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Two Navy ships to deploy to the East Coast

Ships HMNZS Manawanui and HMNZS Te Mana will deploy to the Tairāiwhiti region and Hawke’s Bay with relief supplies.

15 February, 2023

Click here for the latest live updates on our response to Cyclone Gabrielle.

The Royal New Zealand Navy’s Dive, Hydrographic and Salvage vessel HMNZS Manawanui departed from Devonport Naval Base this afternoon, loaded with supplies for the East Coast region.

Frigate HMNZS Te Mana will follow on Thursday.

Manawanui has loaded 5000, one-litre bottles of water, as well as 20 empty containers - each with a 1000-litre capacity - which can be filled with fresh water generated by the ship at a rate of approximately 15,000 litres per day. It is also carrying three tonnes of frozen produce, sanitary items, portable toilets and PPE.

The ship, with a crew of 50, is carrying 20 additional personnel towards the relief effort, including medical personnel and a specialist team of hydrographers from HMNZS Matataua.

Commander Yvonne Gray, Commanding Officer of Manawanui, says their intent is to get down to cyclone-stricken areas in the Hawke’s Bay and Gisborne regionals and provide reassurance as well as vital supplies. They expect to reach Gisborne by first light* – a city close to Manawanui’s heart as it is the ship’s ceremonial home port.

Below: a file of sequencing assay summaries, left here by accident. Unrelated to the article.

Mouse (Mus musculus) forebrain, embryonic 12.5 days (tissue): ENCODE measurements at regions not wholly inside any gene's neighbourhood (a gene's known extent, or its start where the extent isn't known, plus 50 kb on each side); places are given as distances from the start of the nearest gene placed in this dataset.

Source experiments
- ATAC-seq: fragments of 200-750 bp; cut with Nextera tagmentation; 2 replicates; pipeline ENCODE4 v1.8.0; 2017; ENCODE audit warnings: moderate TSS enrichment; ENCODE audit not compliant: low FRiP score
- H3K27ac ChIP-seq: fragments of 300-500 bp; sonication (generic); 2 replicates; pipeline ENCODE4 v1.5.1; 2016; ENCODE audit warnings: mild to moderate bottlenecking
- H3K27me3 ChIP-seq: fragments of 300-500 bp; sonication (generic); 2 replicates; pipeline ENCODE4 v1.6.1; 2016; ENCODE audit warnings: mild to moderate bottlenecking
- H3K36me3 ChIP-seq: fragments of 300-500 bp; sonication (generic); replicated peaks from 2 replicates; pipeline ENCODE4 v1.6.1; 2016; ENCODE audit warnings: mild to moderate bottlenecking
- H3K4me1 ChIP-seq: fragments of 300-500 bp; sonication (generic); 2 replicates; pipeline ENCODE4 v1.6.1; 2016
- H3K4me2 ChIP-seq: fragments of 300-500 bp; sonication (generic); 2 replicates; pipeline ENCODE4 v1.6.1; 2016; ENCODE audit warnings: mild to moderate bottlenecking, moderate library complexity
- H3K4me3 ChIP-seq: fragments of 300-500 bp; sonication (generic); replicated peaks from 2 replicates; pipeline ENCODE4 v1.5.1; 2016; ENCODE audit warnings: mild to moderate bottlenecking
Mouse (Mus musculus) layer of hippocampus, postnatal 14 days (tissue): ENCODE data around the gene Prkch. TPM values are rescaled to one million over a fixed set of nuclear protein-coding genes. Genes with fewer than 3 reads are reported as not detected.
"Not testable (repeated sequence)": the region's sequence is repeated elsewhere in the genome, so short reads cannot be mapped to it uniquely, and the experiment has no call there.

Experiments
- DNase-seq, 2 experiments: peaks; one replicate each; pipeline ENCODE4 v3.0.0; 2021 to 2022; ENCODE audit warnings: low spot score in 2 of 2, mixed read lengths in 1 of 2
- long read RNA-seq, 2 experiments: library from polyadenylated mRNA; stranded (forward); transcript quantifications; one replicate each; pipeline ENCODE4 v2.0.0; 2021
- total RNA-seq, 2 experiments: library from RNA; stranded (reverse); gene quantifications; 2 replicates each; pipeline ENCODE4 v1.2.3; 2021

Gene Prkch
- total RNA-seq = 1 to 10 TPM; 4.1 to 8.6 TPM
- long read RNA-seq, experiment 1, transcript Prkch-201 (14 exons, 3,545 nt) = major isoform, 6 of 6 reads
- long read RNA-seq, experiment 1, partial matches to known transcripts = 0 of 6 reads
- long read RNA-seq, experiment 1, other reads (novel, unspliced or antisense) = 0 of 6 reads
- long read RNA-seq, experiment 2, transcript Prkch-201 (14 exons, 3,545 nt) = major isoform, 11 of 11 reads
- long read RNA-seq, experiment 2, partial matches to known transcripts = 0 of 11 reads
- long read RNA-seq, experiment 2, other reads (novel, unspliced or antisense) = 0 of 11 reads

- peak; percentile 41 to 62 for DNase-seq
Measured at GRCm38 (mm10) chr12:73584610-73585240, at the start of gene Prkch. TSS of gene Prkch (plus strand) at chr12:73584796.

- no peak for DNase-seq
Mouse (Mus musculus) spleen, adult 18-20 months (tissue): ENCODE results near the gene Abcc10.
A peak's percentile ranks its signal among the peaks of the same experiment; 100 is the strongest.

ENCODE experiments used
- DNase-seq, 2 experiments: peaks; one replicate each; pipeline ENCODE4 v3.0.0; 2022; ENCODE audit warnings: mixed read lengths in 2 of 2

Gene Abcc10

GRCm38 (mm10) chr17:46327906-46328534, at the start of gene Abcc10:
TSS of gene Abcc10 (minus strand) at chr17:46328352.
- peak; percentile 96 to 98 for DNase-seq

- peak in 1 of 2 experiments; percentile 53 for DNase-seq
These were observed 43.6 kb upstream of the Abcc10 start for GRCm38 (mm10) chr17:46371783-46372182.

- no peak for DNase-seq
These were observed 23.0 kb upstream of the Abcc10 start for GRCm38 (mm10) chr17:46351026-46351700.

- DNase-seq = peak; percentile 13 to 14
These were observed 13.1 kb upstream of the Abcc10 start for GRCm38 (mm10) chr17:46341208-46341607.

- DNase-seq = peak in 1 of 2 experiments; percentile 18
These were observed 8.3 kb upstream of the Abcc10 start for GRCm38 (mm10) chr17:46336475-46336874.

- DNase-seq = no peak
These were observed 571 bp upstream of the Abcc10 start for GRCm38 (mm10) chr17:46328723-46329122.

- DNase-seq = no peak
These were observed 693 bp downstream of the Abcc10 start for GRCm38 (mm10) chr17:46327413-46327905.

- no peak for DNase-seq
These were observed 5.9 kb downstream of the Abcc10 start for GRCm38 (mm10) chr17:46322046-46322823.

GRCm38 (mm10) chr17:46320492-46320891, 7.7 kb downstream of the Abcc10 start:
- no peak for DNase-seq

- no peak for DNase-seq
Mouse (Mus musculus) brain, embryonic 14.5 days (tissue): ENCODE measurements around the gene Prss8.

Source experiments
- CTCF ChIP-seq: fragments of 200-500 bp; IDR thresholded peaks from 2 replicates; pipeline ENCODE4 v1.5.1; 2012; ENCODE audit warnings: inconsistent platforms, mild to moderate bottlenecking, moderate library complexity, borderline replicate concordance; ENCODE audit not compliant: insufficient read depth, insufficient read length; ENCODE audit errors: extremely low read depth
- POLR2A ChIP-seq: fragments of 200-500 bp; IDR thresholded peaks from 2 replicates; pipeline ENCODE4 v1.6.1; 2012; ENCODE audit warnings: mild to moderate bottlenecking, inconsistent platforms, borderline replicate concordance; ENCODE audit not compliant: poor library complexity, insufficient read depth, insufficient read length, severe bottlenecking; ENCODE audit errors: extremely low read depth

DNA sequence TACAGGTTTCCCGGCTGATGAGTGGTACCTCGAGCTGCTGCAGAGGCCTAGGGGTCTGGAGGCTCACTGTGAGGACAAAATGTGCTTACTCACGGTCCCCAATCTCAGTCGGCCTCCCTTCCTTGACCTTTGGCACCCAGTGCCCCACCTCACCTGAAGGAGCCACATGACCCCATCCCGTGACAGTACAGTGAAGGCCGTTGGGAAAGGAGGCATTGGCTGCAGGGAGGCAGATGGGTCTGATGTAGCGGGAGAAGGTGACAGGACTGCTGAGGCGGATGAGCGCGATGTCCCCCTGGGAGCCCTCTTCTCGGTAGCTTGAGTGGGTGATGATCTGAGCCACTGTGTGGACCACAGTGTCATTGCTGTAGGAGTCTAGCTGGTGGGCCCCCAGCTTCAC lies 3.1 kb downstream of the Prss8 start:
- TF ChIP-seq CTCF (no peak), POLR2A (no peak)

“Water is particularly important because we know that water mains in a number of different towns in the Hawke’s Bay and Gisborne areas are broken and that water is in short supply.”


* Update - HMNZS Manawanui is due to arrive in the East Cape sometime on Thursday afternoon.


Stock photo of HMNZS Manawanui gliding through the ocean on a sunny day with land and hills in the distance. The ship is grey and rather bulky with a large crane on the back.

HMNZS Manawanui (stock photo)

A stock photo of HMNZS Te Mana. A grey frigate cuts through the sea on an overcast day, the ship has a large 5" gun on the front of the ship..

HMNZS Te Mana (stock photo)

HMNZS Manawanui has a substantial cargo deck and 100-tonne capacity crane, but in some cases aid may have to be delivered to remote communities by the ship’s Rigid Hulled Inflatable Boats (RHIB). The hydrographers may need to assess the safety of beaches and ports before supplies are offloaded. “They have the capability to do Rapid Environmental Assessments, to make sure the ship can get into a particular port, or it could be the safety of my RHIBs getting onto a beach or into a port to deliver aid.”